The IMB joined the ECFA in 2013 and reports financial data to the watchdog organization. One of the “seven standards of responsible stewardship” the ECFA demands of its members is transparency.
When asked about the discrepancy between the FAQ claiming $18 million “utilized” from overseas real estate sale proceeds and the audit note showing $35.7 million, McGowan acknowledged to EthicsDaily.com that the correct number is $35.7 million.
“The FAQ attributes this difference to real estate sales,” she explained. “In actuality, the property sales were $35.7M but there were other non-cash entries in the $21M deficit.”
The 2012 and 2013 IMB audits include similar notes. In 2013, the IMB used nearly $41.5 million in real estate sale proceeds to cover missionary expenses. In 2012, they used more than $63.6 million.
As with the other years, the 2012 audit note includes the previous year’s number for comparison. It records just over $20.5 million in real estate sale proceeds used in 2011.
However, a similar audit note does not exist in the 2011 audit, and the $20.5 million amount is not clearly included anywhere.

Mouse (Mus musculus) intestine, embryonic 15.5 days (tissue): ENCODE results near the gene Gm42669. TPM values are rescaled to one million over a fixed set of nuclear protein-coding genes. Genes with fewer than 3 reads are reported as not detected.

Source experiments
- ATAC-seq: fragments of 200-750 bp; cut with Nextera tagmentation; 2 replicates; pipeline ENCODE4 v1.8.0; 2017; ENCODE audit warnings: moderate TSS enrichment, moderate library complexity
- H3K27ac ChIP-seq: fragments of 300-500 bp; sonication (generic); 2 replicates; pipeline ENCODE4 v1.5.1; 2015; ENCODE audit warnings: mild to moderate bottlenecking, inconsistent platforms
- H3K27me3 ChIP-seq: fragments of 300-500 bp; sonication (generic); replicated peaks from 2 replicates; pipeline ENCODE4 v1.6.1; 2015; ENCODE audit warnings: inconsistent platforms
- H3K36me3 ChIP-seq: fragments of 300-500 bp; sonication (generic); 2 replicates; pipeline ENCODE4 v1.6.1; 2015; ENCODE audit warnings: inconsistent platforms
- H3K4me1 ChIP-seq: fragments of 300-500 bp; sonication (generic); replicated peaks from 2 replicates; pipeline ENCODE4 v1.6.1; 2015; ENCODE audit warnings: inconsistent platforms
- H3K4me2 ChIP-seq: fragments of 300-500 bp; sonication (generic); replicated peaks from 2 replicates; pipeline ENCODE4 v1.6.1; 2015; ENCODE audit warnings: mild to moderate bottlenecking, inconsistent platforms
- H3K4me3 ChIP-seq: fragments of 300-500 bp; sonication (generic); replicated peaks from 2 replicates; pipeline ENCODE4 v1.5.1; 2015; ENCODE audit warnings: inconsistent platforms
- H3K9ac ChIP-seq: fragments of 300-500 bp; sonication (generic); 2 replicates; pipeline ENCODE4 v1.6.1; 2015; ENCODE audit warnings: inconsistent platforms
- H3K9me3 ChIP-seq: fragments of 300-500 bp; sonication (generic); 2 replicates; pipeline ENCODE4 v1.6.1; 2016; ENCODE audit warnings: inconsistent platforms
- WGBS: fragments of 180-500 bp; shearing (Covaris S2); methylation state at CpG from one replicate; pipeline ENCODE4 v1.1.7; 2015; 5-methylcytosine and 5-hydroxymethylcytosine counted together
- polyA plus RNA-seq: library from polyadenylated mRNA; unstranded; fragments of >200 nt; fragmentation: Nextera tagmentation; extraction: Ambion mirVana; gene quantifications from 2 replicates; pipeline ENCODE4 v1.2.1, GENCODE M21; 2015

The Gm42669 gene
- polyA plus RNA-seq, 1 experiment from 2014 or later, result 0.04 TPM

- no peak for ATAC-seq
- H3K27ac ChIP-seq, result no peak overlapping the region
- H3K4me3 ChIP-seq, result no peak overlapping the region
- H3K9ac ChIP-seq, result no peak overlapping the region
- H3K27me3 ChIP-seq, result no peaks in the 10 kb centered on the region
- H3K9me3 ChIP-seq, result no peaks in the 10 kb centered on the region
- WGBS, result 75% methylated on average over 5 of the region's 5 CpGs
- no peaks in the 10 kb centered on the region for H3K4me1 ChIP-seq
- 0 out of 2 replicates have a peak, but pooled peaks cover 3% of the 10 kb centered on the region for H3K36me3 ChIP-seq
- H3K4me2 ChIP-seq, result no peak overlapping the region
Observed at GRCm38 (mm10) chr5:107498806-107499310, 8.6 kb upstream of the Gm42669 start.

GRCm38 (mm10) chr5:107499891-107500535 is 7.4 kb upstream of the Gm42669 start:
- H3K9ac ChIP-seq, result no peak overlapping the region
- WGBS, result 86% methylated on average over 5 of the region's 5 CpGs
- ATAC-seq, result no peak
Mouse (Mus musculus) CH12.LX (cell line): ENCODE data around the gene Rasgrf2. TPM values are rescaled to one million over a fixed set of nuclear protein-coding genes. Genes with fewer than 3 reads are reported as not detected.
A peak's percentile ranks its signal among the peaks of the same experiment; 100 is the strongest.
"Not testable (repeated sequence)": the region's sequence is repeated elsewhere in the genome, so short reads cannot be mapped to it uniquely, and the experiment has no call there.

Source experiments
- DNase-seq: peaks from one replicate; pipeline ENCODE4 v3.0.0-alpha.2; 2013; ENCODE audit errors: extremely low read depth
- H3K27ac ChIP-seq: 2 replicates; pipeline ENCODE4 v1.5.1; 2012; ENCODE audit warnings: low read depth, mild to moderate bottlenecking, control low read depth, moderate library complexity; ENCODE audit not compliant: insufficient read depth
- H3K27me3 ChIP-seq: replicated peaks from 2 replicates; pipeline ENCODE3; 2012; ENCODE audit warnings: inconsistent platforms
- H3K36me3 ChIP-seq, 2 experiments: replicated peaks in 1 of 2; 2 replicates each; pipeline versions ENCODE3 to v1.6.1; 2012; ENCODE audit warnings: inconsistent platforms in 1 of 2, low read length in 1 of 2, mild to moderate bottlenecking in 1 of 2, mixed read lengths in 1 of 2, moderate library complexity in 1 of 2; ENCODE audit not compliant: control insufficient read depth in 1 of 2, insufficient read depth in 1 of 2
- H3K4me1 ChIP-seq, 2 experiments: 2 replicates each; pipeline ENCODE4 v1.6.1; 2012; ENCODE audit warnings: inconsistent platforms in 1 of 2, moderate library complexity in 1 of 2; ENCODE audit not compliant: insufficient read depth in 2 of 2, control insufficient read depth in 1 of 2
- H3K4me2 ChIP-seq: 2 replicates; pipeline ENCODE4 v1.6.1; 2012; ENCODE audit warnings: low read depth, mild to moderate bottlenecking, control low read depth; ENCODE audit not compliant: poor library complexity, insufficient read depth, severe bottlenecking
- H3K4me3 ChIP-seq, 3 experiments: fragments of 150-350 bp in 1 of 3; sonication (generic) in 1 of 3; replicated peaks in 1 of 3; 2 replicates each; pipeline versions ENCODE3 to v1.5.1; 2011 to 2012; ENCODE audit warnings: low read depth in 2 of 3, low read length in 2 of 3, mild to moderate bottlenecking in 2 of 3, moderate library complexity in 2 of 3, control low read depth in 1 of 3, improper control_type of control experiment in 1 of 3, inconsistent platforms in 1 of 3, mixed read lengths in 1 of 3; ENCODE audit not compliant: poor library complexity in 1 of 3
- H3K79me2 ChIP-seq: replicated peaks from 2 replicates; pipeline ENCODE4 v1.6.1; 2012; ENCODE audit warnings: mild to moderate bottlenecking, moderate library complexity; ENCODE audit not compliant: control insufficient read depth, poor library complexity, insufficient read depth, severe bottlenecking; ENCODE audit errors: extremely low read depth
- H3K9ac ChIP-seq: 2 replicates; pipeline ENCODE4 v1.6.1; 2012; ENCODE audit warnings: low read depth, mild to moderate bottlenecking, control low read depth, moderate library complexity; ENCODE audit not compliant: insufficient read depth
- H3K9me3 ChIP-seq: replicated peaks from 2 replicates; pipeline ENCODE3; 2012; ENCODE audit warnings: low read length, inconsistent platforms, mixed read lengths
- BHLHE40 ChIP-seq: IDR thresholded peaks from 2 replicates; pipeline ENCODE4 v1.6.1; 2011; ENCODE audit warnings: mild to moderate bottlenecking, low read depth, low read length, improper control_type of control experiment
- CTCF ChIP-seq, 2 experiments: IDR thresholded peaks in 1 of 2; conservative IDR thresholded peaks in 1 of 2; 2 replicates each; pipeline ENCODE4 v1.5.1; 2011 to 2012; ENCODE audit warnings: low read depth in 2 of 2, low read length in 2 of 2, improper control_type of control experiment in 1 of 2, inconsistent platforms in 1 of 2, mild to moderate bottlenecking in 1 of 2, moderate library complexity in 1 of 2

Since the 2011 audit does not indicate the amount, the lack of audit notes for 2010 and earlier years does not mean the IMB did not use overseas real estate sale proceeds to cover some expenses off the books.
Two audits between 1985 and 2012 note proceeds from overseas real estate sales. The IMB received $10.8 million in 1995 and $25 million in 1996.
However, for both years the money appears in the IMB’s income section of the statement of activities. It remains unclear in the audits when the practice of moving the real estate sale proceeds out of the statement of activities occurred.
Wade Burleson, an IMB trustee from 2005-08, penned a blog post about Platt’s reduction plan. Burleson noted the IMB overspent for “the past 20 years” and used a fund with monies from overseas real estate sale proceeds.
“Land bought cheap years ago in places like Thailand, South Korea, Hong Kong and other exotic locations were sold in the 2000’s and turned a tidy profit for the IMB,” Burleson noted. “For years the IMB has been selling hard assets to fund annual operating expenses.”